It’s easy to give up. It’s easy to complain. It’s easy to blame others. It’s easy to feel sorry for yourself. It’s easy to throw a pity party. But that’s not what leads to growth. That’s not what helps you succeed. That’s not what will benefit you in the long run.

Next time you experience something profoundly difficult or painful, remember how much it’s going to help you grow. Every day is just a set of new problems. It’s doesn’t get any easier, you just get better at solving it.

Patience

Being patient is another crucial skill you’ll need throughout your life. It’s something you will encounter in every single task you experience. Being patient is about training your mind to accept the inevitable. To slow down. To stay calm. To remain level-headed.

You need to be patient with the process. You can’t rush through and expect everything to work out. Life is more of a marathon than a sprint. You need to pace yourself and focus on your breath work.

Don’t get worked up on things that are out of your control. Focus on what you can do. Take it easy dude, you got this. Let’s see how adaptation plays a role in all this.

Compromise

Things almost always never go according to plan. You’ll realize that sooner or later. Compromising isn’t about lowering your standards. It’s about accepting that you have to change your plan when things hits the fan.

This is generally a combination of the previous points. With faith, resilience and patience, you can learn to rapidly adapt to unexpected challenges. Think about how many times things took longer than they should’ve? If you account for contingencies and plan for the worst-case scenario, you’re less likely to get overwhelmed.

Gratitude

Easily the most important skill (or value) to gain. If you view things from a lens of gratitude, everything is there to help you grow. You start appreciating the little things in life a lot more too. You realize how much you take for granted on a daily basis; be it your time, energy, wealth or health.

When you experience difficulty of any sort, focus on what’s going well in your life. I know this can be particularly challenging, especially when sprawling into negativity is so much easier. But really think about how blessed you truly are. Think about all that you’ve managed to gain or retain during the challenging time.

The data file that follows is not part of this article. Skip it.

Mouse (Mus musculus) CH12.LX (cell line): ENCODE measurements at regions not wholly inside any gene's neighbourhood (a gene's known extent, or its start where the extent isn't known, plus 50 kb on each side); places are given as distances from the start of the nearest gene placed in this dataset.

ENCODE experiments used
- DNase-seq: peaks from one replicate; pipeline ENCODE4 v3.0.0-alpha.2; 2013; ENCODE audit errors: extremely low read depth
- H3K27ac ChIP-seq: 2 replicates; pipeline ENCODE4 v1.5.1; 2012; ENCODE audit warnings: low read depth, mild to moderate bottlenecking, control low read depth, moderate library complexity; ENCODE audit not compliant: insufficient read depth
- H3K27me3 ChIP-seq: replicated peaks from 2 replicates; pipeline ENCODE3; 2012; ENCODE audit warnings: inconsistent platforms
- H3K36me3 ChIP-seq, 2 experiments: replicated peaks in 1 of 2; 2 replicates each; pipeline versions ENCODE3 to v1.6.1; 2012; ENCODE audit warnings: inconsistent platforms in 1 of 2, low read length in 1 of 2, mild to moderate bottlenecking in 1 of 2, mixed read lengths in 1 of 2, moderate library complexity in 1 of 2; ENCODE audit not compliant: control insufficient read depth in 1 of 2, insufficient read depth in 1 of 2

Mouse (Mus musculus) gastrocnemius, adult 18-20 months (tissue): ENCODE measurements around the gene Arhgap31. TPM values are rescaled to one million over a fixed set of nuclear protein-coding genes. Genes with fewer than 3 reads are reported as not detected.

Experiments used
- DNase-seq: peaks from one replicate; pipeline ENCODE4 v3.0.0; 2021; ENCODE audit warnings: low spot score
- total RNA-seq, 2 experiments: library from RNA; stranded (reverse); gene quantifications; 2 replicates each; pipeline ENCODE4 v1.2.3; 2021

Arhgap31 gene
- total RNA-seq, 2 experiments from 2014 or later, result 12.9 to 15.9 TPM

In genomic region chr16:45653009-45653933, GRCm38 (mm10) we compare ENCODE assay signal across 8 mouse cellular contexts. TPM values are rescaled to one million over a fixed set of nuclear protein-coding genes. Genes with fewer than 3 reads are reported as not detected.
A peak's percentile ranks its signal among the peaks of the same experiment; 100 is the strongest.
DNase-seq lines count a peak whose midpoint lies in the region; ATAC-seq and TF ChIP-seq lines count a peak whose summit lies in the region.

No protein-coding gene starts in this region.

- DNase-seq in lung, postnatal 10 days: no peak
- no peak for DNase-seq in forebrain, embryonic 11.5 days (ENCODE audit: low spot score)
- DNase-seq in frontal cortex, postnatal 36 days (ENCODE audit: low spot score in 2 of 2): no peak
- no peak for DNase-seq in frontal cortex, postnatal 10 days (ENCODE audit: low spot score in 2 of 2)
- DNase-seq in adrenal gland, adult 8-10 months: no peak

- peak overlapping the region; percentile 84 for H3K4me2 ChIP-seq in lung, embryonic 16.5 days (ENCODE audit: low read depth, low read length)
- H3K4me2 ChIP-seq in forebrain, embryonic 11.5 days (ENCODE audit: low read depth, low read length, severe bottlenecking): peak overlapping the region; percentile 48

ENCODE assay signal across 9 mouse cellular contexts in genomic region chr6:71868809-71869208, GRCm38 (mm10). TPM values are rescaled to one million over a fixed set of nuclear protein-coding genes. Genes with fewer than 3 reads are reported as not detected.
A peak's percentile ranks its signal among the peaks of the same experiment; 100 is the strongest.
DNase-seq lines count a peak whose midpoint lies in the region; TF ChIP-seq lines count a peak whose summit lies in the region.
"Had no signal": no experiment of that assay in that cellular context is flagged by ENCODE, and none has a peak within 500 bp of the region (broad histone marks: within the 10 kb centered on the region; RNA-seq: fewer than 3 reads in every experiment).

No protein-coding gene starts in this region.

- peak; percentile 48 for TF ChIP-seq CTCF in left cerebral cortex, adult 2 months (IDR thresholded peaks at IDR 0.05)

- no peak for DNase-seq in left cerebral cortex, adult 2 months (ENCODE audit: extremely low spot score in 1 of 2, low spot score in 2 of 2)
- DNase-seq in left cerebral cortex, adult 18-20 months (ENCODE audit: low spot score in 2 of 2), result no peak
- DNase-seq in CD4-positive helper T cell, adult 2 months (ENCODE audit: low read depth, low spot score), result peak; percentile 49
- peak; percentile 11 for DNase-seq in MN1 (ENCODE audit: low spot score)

You’re gaining life skills. You’re more resilient. You’re more patient. You’re learning to work hard. You’re still breathing. You still have food to eat. You have access to the internet (and therefore, to education). You have access to electricity. To shelter. To warmth. To clean water.

Don’t ever forget about everything that you do have when things start getting tough.

It’s critical to establish honest communication with yourself (and those who are important to you). If you’re clear about what’s going well and what isn’t, you’ll have a better idea of how to prepare. You’ll also be able to articulate how you’re feeling to those around you; allowing them to assist you where possible.

This post just covers a few simple points to think about next time you experience something difficult. As I already said, life is just a process of solving problems; every day there’s going to be a new challenge.

Trust the process and have faith. Understand how this all builds up your resilience. You’ve got to remain patient and stay level-headed. You need to learn to adapt and overcome. You need to focus on what you have and be thankful. Failure is just a stepping stone to success. You got this!